What better way to study a disease than by looking at cells from a patient? Researchers are using induced pluripotent stem cell technology to generate cells from patients with Parkinson's disease, diabetes, and Down syndrome, among others, Technology Review's Emily Singer reports. "By differentiating these cells into the cell type affected in the disease, scientists can search for molecular missteps unique to these cells," Singer says. "The findings are already beginning to shed light on these diseases and are being used as a tool to test new treatments." Among these experiments, Gabsang Lee and Lorenz Studer created stem cells from patients with familial dysautonomia and found that the cells didn't differentiate into neurons as easily as cells from healthy people. Further, researchers from the Dolmetsch Lab at Stanford University generated neurons from a patient with Timothy syndrome — a rare disorder that affects the heart and brain — and found that the cells make too much of a certain enzyme, leading to a treatment to block the excess, Singer says.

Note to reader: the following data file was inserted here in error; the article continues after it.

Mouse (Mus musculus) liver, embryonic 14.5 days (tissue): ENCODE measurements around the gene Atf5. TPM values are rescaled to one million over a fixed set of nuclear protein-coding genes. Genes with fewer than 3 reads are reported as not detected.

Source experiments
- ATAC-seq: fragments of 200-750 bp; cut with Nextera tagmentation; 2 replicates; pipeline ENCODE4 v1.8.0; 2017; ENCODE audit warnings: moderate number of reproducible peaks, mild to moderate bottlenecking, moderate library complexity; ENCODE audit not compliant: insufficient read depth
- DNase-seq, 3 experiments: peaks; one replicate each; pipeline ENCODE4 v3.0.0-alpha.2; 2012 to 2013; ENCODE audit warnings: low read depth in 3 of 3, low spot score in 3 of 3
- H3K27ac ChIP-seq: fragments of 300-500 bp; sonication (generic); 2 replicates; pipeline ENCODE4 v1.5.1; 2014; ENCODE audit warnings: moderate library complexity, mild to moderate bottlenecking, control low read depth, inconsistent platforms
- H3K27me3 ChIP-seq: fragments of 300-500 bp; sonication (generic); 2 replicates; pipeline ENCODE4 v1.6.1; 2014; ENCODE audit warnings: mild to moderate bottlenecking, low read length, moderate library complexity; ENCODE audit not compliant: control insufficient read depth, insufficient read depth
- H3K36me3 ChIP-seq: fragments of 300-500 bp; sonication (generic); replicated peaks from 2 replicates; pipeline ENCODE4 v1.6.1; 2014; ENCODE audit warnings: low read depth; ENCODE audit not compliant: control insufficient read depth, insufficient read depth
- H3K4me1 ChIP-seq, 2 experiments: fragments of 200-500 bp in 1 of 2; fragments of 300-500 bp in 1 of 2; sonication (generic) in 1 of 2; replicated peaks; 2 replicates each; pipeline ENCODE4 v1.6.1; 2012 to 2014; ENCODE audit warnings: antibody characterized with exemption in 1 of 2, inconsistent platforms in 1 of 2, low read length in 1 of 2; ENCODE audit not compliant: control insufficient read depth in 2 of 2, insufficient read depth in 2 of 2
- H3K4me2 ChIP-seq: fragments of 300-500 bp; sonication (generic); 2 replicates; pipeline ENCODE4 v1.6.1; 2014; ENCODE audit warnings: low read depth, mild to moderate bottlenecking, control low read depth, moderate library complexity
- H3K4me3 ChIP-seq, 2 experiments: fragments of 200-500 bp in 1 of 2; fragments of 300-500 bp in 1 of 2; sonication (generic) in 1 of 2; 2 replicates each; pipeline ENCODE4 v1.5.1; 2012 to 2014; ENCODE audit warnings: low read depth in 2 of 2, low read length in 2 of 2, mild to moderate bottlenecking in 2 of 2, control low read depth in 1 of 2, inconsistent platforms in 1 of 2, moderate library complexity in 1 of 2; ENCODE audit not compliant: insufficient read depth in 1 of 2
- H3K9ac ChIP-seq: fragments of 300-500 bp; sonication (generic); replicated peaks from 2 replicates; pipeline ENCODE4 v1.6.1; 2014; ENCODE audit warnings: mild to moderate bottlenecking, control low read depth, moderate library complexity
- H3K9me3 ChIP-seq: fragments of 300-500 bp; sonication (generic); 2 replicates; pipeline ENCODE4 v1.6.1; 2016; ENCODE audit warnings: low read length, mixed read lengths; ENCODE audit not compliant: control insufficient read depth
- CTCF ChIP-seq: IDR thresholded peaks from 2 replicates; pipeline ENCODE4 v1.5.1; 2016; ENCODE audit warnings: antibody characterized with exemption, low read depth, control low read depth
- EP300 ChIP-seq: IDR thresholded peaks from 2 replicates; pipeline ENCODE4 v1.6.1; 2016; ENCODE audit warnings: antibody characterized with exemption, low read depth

Dec 01, 2011